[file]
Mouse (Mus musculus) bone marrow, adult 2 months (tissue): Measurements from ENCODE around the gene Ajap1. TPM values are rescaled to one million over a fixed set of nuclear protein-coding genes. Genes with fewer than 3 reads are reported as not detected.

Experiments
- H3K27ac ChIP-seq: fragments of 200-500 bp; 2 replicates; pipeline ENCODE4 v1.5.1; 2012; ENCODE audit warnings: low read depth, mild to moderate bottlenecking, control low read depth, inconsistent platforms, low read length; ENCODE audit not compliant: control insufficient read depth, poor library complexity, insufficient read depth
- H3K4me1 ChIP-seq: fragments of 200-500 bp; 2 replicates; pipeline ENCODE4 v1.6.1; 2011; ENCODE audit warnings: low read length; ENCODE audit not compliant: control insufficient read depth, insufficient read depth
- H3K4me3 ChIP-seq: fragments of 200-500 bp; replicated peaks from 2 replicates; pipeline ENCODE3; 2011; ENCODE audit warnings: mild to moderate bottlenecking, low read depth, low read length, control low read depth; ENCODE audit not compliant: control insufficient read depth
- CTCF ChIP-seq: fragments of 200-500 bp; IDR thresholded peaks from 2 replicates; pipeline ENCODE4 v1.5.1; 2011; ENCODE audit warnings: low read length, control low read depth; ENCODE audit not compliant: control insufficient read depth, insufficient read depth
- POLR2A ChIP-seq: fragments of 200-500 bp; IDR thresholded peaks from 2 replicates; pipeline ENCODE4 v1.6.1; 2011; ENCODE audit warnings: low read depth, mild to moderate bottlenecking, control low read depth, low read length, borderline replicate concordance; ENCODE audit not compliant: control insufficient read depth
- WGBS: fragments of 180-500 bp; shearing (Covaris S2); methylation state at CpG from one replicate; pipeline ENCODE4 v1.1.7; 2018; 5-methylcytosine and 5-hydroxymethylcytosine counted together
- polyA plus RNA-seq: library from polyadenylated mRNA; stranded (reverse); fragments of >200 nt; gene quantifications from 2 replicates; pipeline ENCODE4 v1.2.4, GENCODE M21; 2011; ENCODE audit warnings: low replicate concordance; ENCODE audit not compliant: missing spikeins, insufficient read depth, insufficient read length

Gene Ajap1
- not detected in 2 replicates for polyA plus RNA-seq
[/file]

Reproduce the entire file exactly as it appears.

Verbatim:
Mouse (Mus musculus) bone marrow, adult 2 months (tissue): Measurements from ENCODE around the gene Ajap1. TPM values are rescaled to one million over a fixed set of nuclear protein-coding genes. Genes with fewer than 3 reads are reported as not detected.

Experiments
- H3K27ac ChIP-seq: fragments of 200-500 bp; 2 replicates; pipeline ENCODE4 v1.5.1; 2012; ENCODE audit warnings: low read depth, mild to moderate bottlenecking, control low read depth, inconsistent platforms, low read length; ENCODE audit not compliant: control insufficient read depth, poor library complexity, insufficient read depth
- H3K4me1 ChIP-seq: fragments of 200-500 bp; 2 replicates; pipeline ENCODE4 v1.6.1; 2011; ENCODE audit warnings: low read length; ENCODE audit not compliant: control insufficient read depth, insufficient read depth
- H3K4me3 ChIP-seq: fragments of 200-500 bp; replicated peaks from 2 replicates; pipeline ENCODE3; 2011; ENCODE audit warnings: mild to moderate bottlenecking, low read depth, low read length, control low read depth; ENCODE audit not compliant: control insufficient read depth
- CTCF ChIP-seq: fragments of 200-500 bp; IDR thresholded peaks from 2 replicates; pipeline ENCODE4 v1.5.1; 2011; ENCODE audit warnings: low read length, control low read depth; ENCODE audit not compliant: control insufficient read depth, insufficient read depth
- POLR2A ChIP-seq: fragments of 200-500 bp; IDR thresholded peaks from 2 replicates; pipeline ENCODE4 v1.6.1; 2011; ENCODE audit warnings: low read depth, mild to moderate bottlenecking, control low read depth, low read length, borderline replicate concordance; ENCODE audit not compliant: control insufficient read depth
- WGBS: fragments of 180-500 bp; shearing (Covaris S2); methylation state at CpG from one replicate; pipeline ENCODE4 v1.1.7; 2018; 5-methylcytosine and 5-hydroxymethylcytosine counted together
- polyA plus RNA-seq: library from polyadenylated mRNA; stranded (reverse); fragments of >200 nt; gene quantifications from 2 replicates; pipeline ENCODE4 v1.2.4, GENCODE M21; 2011; ENCODE audit warnings: low replicate concordance; ENCODE audit not compliant: missing spikeins, insufficient read depth, insufficient read length

Gene Ajap1
- not detected in 2 replicates for polyA plus RNA-seq